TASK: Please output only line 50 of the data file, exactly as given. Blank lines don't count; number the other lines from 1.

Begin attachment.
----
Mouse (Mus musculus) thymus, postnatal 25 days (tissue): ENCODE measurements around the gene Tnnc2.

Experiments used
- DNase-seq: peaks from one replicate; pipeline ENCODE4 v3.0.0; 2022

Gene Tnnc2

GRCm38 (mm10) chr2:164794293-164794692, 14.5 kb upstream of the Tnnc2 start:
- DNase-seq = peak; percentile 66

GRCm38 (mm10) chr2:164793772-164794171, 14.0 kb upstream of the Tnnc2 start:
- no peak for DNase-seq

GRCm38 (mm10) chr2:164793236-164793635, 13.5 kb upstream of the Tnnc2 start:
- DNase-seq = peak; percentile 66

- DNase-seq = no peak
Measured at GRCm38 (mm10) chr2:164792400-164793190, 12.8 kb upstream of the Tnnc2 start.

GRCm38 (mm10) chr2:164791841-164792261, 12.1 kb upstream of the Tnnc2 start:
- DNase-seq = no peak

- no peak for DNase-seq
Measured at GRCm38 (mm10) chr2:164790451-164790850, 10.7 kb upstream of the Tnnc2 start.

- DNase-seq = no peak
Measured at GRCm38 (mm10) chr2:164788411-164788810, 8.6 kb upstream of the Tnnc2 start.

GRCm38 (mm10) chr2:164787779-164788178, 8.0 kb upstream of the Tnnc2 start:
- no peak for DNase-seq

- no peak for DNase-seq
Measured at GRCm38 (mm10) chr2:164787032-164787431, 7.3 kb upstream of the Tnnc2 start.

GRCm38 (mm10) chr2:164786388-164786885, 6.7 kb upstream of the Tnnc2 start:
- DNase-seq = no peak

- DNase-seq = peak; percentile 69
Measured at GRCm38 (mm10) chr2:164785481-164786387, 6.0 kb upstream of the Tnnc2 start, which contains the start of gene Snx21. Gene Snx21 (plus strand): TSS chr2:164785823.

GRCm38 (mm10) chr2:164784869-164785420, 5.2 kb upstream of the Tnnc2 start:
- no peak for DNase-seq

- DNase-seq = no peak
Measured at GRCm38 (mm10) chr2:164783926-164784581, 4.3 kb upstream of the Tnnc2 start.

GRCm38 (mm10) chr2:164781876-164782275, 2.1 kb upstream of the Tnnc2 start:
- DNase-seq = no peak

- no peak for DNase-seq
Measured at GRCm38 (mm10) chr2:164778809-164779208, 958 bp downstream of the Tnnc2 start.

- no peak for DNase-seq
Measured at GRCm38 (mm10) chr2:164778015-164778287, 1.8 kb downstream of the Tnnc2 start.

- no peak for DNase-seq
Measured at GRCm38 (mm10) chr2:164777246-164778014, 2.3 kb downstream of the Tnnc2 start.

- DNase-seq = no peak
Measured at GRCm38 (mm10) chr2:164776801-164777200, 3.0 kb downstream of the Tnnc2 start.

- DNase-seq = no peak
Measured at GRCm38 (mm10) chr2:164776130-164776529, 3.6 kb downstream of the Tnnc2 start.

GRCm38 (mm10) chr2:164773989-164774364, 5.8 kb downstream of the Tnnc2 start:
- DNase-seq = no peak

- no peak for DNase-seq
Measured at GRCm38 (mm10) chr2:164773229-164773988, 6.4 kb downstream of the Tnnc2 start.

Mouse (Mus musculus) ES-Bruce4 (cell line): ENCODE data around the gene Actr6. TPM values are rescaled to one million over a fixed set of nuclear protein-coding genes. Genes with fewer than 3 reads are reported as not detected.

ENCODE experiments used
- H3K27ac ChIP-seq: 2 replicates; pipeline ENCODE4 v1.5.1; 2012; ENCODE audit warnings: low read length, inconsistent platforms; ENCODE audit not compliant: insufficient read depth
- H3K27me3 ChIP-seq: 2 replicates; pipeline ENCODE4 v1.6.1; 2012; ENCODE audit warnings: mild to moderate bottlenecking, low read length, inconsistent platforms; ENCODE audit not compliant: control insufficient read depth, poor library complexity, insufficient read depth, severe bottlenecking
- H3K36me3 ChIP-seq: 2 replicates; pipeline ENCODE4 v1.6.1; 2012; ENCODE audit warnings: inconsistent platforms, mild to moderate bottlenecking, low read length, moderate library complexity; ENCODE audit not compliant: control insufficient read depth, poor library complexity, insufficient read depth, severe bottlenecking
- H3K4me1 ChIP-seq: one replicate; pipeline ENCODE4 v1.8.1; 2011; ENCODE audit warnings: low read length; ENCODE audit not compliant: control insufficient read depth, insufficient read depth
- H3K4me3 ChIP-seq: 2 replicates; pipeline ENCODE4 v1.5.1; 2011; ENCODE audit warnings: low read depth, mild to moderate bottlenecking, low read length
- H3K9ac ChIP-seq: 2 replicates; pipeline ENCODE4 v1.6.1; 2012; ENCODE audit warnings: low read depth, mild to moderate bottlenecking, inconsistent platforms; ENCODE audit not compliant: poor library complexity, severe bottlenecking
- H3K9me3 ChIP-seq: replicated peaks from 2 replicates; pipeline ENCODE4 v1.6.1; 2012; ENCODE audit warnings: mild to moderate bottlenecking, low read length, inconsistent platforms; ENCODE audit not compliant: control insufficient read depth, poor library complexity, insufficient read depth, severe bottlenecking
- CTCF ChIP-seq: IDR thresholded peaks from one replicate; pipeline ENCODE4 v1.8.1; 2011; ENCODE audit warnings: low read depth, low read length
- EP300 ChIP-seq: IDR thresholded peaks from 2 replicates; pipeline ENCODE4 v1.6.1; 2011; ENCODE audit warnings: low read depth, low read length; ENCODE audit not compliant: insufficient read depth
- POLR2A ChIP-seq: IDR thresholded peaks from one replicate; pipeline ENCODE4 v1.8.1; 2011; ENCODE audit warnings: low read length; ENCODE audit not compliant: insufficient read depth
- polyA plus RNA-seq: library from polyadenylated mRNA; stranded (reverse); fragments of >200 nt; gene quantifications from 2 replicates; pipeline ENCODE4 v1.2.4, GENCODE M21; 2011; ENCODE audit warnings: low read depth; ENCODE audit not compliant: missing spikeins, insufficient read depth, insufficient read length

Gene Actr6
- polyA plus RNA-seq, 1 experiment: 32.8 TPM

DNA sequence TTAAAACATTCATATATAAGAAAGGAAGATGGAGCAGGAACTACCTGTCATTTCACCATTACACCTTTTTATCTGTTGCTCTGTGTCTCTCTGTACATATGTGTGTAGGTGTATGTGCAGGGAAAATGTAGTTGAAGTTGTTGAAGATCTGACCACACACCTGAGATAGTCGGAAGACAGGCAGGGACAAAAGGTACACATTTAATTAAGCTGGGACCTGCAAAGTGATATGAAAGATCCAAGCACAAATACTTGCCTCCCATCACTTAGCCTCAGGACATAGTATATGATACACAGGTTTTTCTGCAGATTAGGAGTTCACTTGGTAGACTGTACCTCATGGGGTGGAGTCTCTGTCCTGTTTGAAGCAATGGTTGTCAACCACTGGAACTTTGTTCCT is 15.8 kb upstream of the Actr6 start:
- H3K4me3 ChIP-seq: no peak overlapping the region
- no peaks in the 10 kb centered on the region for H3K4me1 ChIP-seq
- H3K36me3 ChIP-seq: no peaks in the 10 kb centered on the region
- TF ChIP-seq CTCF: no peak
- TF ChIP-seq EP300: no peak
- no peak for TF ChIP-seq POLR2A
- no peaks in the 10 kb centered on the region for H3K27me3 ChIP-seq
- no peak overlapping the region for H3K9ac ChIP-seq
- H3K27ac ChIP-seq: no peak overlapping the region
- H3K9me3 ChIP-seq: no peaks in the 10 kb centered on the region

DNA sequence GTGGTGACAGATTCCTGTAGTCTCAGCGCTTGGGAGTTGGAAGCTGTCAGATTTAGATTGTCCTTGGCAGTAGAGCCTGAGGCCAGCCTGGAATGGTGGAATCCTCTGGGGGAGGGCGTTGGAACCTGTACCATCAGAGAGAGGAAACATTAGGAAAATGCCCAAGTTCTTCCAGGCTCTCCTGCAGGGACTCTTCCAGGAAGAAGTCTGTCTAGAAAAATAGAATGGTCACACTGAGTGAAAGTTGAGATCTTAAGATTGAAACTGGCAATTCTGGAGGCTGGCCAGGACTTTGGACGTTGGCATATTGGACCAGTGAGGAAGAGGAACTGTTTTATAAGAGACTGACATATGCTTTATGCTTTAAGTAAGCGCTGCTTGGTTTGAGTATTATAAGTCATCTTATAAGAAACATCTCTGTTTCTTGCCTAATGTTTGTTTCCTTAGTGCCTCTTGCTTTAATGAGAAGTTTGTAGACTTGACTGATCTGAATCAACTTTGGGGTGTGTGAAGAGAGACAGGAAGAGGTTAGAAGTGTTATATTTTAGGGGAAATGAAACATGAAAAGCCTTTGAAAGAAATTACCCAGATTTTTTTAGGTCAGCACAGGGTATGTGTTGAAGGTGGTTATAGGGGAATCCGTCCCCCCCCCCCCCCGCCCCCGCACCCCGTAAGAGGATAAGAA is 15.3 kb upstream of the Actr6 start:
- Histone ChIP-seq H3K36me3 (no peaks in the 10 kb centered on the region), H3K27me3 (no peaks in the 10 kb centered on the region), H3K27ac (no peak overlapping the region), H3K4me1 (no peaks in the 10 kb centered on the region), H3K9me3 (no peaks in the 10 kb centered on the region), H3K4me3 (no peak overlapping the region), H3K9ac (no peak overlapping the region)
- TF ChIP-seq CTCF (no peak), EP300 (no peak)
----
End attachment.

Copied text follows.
- H3K27me3 ChIP-seq: 2 replicates; pipeline ENCODE4 v1.6.1; 2012; ENCODE audit warnings: mild to moderate bottlenecking, low read length, inconsistent platforms; ENCODE audit not compliant: control insufficient read depth, poor library complexity, insufficient read depth, severe bottlenecking